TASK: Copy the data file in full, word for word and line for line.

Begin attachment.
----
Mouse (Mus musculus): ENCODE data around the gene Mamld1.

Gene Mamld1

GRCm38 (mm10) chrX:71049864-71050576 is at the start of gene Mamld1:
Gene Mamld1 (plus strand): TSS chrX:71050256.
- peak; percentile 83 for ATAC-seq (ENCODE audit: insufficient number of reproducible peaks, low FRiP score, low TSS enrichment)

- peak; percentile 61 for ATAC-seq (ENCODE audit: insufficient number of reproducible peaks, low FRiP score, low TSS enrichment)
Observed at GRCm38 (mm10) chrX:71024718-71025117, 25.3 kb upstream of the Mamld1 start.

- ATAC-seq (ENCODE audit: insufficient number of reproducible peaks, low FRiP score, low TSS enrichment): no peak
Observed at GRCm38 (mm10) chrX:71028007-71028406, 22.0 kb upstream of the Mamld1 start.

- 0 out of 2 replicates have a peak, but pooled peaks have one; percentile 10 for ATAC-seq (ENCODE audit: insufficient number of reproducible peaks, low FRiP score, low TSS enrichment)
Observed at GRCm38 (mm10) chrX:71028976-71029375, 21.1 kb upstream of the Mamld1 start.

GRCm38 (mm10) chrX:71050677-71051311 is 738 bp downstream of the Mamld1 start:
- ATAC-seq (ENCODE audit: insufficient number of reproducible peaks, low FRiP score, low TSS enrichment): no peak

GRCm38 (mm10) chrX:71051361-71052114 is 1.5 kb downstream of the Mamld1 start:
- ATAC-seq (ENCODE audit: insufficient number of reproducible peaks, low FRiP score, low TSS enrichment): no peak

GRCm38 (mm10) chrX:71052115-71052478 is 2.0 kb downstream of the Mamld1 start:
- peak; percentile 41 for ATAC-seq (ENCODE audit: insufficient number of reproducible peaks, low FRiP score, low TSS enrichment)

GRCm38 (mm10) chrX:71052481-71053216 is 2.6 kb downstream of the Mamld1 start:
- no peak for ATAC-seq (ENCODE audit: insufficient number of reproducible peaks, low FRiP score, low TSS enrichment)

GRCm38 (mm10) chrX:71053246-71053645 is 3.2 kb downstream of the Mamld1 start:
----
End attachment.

Mouse (Mus musculus): ENCODE data around the gene Mamld1.

Gene Mamld1

GRCm38 (mm10) chrX:71049864-71050576 is at the start of gene Mamld1:
Gene Mamld1 (plus strand): TSS chrX:71050256.
- peak; percentile 83 for ATAC-seq (ENCODE audit: insufficient number of reproducible peaks, low FRiP score, low TSS enrichment)

- peak; percentile 61 for ATAC-seq (ENCODE audit: insufficient number of reproducible peaks, low FRiP score, low TSS enrichment)
Observed at GRCm38 (mm10) chrX:71024718-71025117, 25.3 kb upstream of the Mamld1 start.

- ATAC-seq (ENCODE audit: insufficient number of reproducible peaks, low FRiP score, low TSS enrichment): no peak
Observed at GRCm38 (mm10) chrX:71028007-71028406, 22.0 kb upstream of the Mamld1 start.

- 0 out of 2 replicates have a peak, but pooled peaks have one; percentile 10 for ATAC-seq (ENCODE audit: insufficient number of reproducible peaks, low FRiP score, low TSS enrichment)
Observed at GRCm38 (mm10) chrX:71028976-71029375, 21.1 kb upstream of the Mamld1 start.

GRCm38 (mm10) chrX:71050677-71051311 is 738 bp downstream of the Mamld1 start:
- ATAC-seq (ENCODE audit: insufficient number of reproducible peaks, low FRiP score, low TSS enrichment): no peak

GRCm38 (mm10) chrX:71051361-71052114 is 1.5 kb downstream of the Mamld1 start:
- ATAC-seq (ENCODE audit: insufficient number of reproducible peaks, low FRiP score, low TSS enrichment): no peak

GRCm38 (mm10) chrX:71052115-71052478 is 2.0 kb downstream of the Mamld1 start:
- peak; percentile 41 for ATAC-seq (ENCODE audit: insufficient number of reproducible peaks, low FRiP score, low TSS enrichment)

GRCm38 (mm10) chrX:71052481-71053216 is 2.6 kb downstream of the Mamld1 start:
- no peak for ATAC-seq (ENCODE audit: insufficient number of reproducible peaks, low FRiP score, low TSS enrichment)

GRCm38 (mm10) chrX:71053246-71053645 is 3.2 kb downstream of the Mamld1 start: